by Stephanie Strom
Brushing your teeth with a yogurt container? Wiping your mouth with a coffee cup?
You might be doing both, as a result of a new trend in recycling, courtesy of the manufacturers who make the original products. A growing number of large food and beverage companies in the United States are assuming the costs of recycling their packaging after consumers are finished with it, a responsibility long imposed on packaged goods companies in Europe and more recently in parts of Asia, Latin America and Canada.
Several factors are converging to make what is known as “extended producer responsibility” more attractive and, perhaps, more commonplace in the United States.
“Local governments are literally going broke and so are looking for ways to shift the costs of recycling off onto someone, and companies that make the packaging are logical candidates,” said Jim Hanna, director of environmental impact at the Starbucks Corporation. “More environmentally conscious consumers are demanding that companies share their values, too.”
Perhaps most important, he said, “companies are becoming more aware that resources are limited and what they’ve traditionally thrown away â wow, it has value.” It is now cheaper to recycle an aluminum can into a new can than it is to make one from virgin material, and the same is becoming true for plastic bottles.
“Shredding, melting, recasting and rerolling used aluminum beverage cans into new aluminum can sheet saves 95 percent of the energy that it takes to make can sheet from raw ore,” said Beth Schmitt, director of recycling at Alcoa.
The principle is the same with used plastic bottles, which are made from petroleum â and are one of the country’s largest exports to China, where they are used to make fabric fibers. “Tuna cans, cereal boxes, laundry detergent bottles â all of it has value in end markets that are thirsty for it,” said Michael Washburn, director of sustainability at NestlÃ© Waters North America, a bottled-water producer.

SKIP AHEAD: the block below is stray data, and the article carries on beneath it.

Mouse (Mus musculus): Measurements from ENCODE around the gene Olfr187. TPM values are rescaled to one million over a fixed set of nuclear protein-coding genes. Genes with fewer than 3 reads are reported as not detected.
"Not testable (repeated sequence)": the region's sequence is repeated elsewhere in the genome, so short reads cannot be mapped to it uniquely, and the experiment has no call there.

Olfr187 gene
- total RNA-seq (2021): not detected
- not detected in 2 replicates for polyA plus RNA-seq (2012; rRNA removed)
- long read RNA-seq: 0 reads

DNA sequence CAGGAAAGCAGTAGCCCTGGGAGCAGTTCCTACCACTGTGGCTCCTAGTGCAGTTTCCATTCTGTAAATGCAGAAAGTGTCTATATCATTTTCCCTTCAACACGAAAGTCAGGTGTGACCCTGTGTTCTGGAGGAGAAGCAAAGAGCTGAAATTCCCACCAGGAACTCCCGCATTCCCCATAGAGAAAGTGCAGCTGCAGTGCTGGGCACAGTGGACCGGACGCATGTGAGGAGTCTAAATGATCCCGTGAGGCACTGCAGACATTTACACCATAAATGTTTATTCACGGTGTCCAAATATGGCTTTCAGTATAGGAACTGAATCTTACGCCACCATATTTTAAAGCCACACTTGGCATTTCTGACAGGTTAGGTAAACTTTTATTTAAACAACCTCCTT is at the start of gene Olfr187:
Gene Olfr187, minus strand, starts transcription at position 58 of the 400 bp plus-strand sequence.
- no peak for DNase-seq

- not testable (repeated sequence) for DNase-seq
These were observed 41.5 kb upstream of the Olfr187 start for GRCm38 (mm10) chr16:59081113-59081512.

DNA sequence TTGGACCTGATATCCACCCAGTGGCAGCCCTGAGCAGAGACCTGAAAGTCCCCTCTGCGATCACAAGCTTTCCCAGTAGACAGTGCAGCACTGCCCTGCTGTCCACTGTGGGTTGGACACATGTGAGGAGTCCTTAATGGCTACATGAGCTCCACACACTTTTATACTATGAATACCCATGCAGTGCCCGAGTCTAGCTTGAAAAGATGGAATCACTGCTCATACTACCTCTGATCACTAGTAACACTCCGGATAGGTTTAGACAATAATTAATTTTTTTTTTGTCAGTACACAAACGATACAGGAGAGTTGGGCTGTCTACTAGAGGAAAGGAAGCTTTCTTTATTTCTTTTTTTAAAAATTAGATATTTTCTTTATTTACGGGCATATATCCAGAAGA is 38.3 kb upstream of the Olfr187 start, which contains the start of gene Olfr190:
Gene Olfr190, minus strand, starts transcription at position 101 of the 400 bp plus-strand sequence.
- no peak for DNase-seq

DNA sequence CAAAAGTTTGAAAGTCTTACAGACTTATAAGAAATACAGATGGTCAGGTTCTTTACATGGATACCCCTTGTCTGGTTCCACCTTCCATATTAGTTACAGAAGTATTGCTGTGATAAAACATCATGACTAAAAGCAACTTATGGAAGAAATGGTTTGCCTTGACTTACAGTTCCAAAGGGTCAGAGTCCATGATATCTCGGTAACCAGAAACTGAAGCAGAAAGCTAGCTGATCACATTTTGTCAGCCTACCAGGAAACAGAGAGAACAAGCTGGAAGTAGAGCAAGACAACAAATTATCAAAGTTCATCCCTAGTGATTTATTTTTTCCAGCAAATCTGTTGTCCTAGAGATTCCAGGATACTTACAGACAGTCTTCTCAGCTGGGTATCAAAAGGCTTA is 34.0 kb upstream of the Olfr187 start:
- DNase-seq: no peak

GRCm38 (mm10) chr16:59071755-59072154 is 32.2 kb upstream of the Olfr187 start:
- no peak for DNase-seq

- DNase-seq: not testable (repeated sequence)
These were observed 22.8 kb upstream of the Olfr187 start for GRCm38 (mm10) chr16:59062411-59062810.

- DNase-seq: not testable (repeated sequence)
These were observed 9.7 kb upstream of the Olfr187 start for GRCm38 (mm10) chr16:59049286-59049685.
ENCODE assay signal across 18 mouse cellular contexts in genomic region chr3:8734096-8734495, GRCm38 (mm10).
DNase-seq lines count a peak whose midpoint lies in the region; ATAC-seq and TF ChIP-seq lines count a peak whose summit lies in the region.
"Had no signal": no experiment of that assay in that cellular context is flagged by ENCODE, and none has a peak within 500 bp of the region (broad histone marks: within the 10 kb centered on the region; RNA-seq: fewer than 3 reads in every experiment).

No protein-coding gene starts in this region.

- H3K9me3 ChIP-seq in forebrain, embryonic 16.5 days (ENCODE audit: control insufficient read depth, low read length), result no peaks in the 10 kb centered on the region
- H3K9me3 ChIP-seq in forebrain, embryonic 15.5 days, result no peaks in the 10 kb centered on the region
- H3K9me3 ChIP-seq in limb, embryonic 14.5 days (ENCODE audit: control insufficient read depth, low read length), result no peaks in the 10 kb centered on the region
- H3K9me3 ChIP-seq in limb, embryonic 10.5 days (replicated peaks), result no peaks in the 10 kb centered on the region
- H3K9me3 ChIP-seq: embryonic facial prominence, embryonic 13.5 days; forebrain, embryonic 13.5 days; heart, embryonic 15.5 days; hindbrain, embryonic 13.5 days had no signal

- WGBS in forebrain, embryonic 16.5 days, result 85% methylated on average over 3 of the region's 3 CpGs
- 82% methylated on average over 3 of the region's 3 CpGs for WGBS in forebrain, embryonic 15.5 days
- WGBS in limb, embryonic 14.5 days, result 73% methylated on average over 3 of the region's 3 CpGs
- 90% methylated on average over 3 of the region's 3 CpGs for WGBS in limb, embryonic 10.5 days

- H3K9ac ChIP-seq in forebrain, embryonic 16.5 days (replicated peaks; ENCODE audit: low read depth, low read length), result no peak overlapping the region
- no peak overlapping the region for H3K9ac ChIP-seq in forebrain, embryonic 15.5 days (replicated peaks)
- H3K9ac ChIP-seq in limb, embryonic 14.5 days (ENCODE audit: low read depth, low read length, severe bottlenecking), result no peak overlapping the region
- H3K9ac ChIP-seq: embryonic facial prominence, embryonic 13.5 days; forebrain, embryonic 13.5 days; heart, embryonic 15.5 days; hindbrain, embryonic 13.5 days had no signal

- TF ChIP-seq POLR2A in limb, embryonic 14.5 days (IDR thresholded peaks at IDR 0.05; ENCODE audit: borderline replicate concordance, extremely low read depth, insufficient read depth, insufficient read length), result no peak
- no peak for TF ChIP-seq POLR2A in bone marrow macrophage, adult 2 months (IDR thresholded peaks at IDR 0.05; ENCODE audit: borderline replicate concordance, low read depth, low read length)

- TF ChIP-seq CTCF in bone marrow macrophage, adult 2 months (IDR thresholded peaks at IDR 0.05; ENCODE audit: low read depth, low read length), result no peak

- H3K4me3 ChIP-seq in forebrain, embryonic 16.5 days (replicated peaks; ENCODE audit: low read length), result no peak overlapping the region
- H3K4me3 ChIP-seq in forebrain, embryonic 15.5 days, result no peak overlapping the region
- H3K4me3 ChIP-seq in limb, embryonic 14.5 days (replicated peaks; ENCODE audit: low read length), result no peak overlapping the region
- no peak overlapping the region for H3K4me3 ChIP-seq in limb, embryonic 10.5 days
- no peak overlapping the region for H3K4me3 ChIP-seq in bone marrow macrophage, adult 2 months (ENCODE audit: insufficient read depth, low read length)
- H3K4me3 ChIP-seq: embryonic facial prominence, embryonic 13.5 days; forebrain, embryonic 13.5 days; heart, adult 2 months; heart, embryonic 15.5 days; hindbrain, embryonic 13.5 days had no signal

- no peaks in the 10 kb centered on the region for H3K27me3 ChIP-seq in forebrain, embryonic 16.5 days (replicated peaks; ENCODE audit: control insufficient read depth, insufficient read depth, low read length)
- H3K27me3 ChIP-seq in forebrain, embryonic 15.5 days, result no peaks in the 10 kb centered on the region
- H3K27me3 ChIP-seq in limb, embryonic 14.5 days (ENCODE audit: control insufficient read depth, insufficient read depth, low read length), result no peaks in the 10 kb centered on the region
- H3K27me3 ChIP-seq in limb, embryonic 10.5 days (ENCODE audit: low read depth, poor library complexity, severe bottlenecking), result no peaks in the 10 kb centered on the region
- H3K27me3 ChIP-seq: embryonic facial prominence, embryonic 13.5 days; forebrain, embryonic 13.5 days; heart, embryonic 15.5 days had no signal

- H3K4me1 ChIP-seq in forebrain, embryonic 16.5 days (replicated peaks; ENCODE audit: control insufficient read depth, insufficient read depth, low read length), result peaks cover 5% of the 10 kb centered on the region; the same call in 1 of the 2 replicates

So far, company-sponsored recycling efforts are voluntary in the United States. Many states have laws requiring companies to take responsibility for spent products like batteries and mercury switches, but so far, only Maine has a law that might shift the cost of discarded packaging to business. Passed in 2010, it established a framework that allows the state to add products, including packaging, to the list of those for which manufacturers must assume the costs of disposal. So far, however, no new products have been added.
Opposition to mandated responsibility for packaging after use is widespread, even among companies that are already required to do it abroad. “We’re not convinced there’s compelling evidence that it’s the most appropriate solution for the U.S.,” said Meghan Stasz, director of sustainability at the Grocery Manufacturers Association, which represents more than 300 food, beverage and packaged goods companies.
Nonetheless, a few prominent food and beverage companies are moving on their own to recapture their packaging after their customers are done with it.
Coca-Cola has a whole subsidiary, Coca-Cola Recycling L.L.C., devoted to its stated goal of ensuring the recycling of 100 percent of its cans and bottles in North America by 2015 and 50 percent in the rest of the world. To that end, seven factories owned wholly or in part by the company toil away around the globe recycling plastic, including one in Spartanburg, S.C.